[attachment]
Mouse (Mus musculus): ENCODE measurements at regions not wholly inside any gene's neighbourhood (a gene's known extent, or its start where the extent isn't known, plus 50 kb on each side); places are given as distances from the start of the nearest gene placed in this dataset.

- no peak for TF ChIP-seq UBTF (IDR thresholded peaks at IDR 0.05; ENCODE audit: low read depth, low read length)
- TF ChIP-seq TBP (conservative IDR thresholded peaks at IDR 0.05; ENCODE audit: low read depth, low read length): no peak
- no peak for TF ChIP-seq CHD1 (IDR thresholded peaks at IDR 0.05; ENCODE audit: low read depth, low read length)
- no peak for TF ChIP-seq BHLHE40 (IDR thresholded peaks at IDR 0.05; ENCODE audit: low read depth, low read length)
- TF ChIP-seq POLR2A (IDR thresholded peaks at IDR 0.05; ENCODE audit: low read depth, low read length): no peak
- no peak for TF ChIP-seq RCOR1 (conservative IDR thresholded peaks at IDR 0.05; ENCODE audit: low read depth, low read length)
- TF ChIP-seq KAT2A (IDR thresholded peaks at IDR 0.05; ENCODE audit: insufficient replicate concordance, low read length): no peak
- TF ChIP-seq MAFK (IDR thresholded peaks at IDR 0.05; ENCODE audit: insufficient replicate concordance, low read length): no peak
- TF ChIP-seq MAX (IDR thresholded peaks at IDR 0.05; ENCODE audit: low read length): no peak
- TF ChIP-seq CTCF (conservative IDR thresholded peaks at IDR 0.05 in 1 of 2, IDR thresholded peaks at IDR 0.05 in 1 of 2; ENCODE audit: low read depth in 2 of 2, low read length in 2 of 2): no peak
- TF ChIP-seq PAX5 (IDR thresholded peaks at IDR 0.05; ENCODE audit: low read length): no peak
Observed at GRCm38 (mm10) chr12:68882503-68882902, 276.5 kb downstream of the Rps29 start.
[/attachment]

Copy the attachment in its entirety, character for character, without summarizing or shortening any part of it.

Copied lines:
Mouse (Mus musculus): ENCODE measurements at regions not wholly inside any gene's neighbourhood (a gene's known extent, or its start where the extent isn't known, plus 50 kb on each side); places are given as distances from the start of the nearest gene placed in this dataset.

- no peak for TF ChIP-seq UBTF (IDR thresholded peaks at IDR 0.05; ENCODE audit: low read depth, low read length)
- TF ChIP-seq TBP (conservative IDR thresholded peaks at IDR 0.05; ENCODE audit: low read depth, low read length): no peak
- no peak for TF ChIP-seq CHD1 (IDR thresholded peaks at IDR 0.05; ENCODE audit: low read depth, low read length)
- no peak for TF ChIP-seq BHLHE40 (IDR thresholded peaks at IDR 0.05; ENCODE audit: low read depth, low read length)
- TF ChIP-seq POLR2A (IDR thresholded peaks at IDR 0.05; ENCODE audit: low read depth, low read length): no peak
- no peak for TF ChIP-seq RCOR1 (conservative IDR thresholded peaks at IDR 0.05; ENCODE audit: low read depth, low read length)
- TF ChIP-seq KAT2A (IDR thresholded peaks at IDR 0.05; ENCODE audit: insufficient replicate concordance, low read length): no peak
- TF ChIP-seq MAFK (IDR thresholded peaks at IDR 0.05; ENCODE audit: insufficient replicate concordance, low read length): no peak
- TF ChIP-seq MAX (IDR thresholded peaks at IDR 0.05; ENCODE audit: low read length): no peak
- TF ChIP-seq CTCF (conservative IDR thresholded peaks at IDR 0.05 in 1 of 2, IDR thresholded peaks at IDR 0.05 in 1 of 2; ENCODE audit: low read depth in 2 of 2, low read length in 2 of 2): no peak
- TF ChIP-seq PAX5 (IDR thresholded peaks at IDR 0.05; ENCODE audit: low read length): no peak
Observed at GRCm38 (mm10) chr12:68882503-68882902, 276.5 kb downstream of the Rps29 start.